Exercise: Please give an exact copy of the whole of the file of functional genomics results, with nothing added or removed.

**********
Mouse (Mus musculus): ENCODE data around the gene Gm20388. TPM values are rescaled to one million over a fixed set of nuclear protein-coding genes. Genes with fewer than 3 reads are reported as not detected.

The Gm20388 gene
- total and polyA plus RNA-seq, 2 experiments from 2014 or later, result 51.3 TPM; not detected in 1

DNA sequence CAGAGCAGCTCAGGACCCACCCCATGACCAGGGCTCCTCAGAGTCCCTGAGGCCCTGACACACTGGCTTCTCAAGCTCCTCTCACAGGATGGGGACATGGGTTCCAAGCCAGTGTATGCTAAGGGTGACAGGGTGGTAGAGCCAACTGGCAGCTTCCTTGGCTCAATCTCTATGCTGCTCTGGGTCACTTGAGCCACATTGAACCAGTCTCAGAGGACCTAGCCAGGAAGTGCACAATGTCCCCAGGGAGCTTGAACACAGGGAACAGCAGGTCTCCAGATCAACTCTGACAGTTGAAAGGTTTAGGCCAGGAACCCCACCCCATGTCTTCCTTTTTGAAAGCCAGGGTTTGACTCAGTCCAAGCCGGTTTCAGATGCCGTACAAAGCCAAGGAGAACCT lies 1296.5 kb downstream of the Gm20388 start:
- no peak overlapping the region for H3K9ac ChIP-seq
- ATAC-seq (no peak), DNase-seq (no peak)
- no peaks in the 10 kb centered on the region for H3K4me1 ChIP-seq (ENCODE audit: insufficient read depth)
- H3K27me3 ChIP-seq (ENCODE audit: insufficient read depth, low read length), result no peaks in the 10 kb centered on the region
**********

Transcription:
Mouse (Mus musculus): ENCODE data around the gene Gm20388. TPM values are rescaled to one million over a fixed set of nuclear protein-coding genes. Genes with fewer than 3 reads are reported as not detected.

The Gm20388 gene
- total and polyA plus RNA-seq, 2 experiments from 2014 or later, result 51.3 TPM; not detected in 1

DNA sequence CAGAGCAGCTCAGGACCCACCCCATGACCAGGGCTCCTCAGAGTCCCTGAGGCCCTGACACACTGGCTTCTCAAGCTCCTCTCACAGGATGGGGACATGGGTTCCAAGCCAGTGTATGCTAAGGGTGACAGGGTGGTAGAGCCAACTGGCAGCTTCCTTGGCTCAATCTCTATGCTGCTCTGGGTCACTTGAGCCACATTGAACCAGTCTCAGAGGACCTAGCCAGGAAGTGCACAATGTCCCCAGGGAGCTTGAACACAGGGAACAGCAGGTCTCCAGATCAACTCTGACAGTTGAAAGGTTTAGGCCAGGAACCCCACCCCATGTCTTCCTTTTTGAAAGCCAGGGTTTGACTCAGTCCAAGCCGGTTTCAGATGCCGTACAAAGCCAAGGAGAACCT lies 1296.5 kb downstream of the Gm20388 start:
- no peak overlapping the region for H3K9ac ChIP-seq
- ATAC-seq (no peak), DNase-seq (no peak)
- no peaks in the 10 kb centered on the region for H3K4me1 ChIP-seq (ENCODE audit: insufficient read depth)
- H3K27me3 ChIP-seq (ENCODE audit: insufficient read depth, low read length), result no peaks in the 10 kb centered on the region